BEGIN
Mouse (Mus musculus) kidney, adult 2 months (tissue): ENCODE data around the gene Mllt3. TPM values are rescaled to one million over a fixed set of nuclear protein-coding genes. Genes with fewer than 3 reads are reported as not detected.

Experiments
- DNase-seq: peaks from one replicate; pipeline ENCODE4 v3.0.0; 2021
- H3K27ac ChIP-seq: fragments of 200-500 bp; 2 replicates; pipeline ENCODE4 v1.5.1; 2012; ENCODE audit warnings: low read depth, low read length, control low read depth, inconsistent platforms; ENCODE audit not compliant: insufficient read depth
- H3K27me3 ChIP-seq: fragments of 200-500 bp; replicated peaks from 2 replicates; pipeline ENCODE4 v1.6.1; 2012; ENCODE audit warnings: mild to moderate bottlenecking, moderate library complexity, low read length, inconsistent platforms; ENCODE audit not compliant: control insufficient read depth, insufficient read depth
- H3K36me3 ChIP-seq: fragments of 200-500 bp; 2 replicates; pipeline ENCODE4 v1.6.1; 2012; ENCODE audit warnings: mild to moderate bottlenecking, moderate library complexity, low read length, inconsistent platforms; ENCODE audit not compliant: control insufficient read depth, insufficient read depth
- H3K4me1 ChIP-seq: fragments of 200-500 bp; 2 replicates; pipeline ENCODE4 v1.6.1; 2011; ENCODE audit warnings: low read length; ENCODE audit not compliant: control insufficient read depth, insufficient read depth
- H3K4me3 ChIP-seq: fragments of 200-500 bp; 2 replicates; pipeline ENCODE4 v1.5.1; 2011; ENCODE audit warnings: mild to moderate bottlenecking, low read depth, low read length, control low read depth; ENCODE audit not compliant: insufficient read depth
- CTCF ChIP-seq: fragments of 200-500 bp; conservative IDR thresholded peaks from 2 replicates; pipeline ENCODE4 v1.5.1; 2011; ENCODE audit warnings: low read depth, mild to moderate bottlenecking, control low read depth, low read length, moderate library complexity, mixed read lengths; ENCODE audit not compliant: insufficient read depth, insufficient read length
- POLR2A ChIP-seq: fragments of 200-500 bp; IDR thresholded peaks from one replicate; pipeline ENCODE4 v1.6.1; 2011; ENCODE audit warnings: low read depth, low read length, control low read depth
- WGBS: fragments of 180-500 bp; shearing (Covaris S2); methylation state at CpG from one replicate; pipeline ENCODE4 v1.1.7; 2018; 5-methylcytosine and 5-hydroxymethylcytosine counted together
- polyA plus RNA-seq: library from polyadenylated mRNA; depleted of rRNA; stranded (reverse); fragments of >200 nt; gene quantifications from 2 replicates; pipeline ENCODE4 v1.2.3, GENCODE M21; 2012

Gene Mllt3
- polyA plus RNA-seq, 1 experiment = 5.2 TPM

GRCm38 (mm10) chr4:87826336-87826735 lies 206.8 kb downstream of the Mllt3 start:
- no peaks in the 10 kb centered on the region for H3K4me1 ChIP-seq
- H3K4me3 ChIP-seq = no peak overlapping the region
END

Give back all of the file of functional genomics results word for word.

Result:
Mouse (Mus musculus) kidney, adult 2 months (tissue): ENCODE data around the gene Mllt3. TPM values are rescaled to one million over a fixed set of nuclear protein-coding genes. Genes with fewer than 3 reads are reported as not detected.

Experiments
- DNase-seq: peaks from one replicate; pipeline ENCODE4 v3.0.0; 2021
- H3K27ac ChIP-seq: fragments of 200-500 bp; 2 replicates; pipeline ENCODE4 v1.5.1; 2012; ENCODE audit warnings: low read depth, low read length, control low read depth, inconsistent platforms; ENCODE audit not compliant: insufficient read depth
- H3K27me3 ChIP-seq: fragments of 200-500 bp; replicated peaks from 2 replicates; pipeline ENCODE4 v1.6.1; 2012; ENCODE audit warnings: mild to moderate bottlenecking, moderate library complexity, low read length, inconsistent platforms; ENCODE audit not compliant: control insufficient read depth, insufficient read depth
- H3K36me3 ChIP-seq: fragments of 200-500 bp; 2 replicates; pipeline ENCODE4 v1.6.1; 2012; ENCODE audit warnings: mild to moderate bottlenecking, moderate library complexity, low read length, inconsistent platforms; ENCODE audit not compliant: control insufficient read depth, insufficient read depth
- H3K4me1 ChIP-seq: fragments of 200-500 bp; 2 replicates; pipeline ENCODE4 v1.6.1; 2011; ENCODE audit warnings: low read length; ENCODE audit not compliant: control insufficient read depth, insufficient read depth
- H3K4me3 ChIP-seq: fragments of 200-500 bp; 2 replicates; pipeline ENCODE4 v1.5.1; 2011; ENCODE audit warnings: mild to moderate bottlenecking, low read depth, low read length, control low read depth; ENCODE audit not compliant: insufficient read depth
- CTCF ChIP-seq: fragments of 200-500 bp; conservative IDR thresholded peaks from 2 replicates; pipeline ENCODE4 v1.5.1; 2011; ENCODE audit warnings: low read depth, mild to moderate bottlenecking, control low read depth, low read length, moderate library complexity, mixed read lengths; ENCODE audit not compliant: insufficient read depth, insufficient read length
- POLR2A ChIP-seq: fragments of 200-500 bp; IDR thresholded peaks from one replicate; pipeline ENCODE4 v1.6.1; 2011; ENCODE audit warnings: low read depth, low read length, control low read depth
- WGBS: fragments of 180-500 bp; shearing (Covaris S2); methylation state at CpG from one replicate; pipeline ENCODE4 v1.1.7; 2018; 5-methylcytosine and 5-hydroxymethylcytosine counted together
- polyA plus RNA-seq: library from polyadenylated mRNA; depleted of rRNA; stranded (reverse); fragments of >200 nt; gene quantifications from 2 replicates; pipeline ENCODE4 v1.2.3, GENCODE M21; 2012

Gene Mllt3
- polyA plus RNA-seq, 1 experiment = 5.2 TPM

GRCm38 (mm10) chr4:87826336-87826735 lies 206.8 kb downstream of the Mllt3 start:
- no peaks in the 10 kb centered on the region for H3K4me1 ChIP-seq
- H3K4me3 ChIP-seq = no peak overlapping the region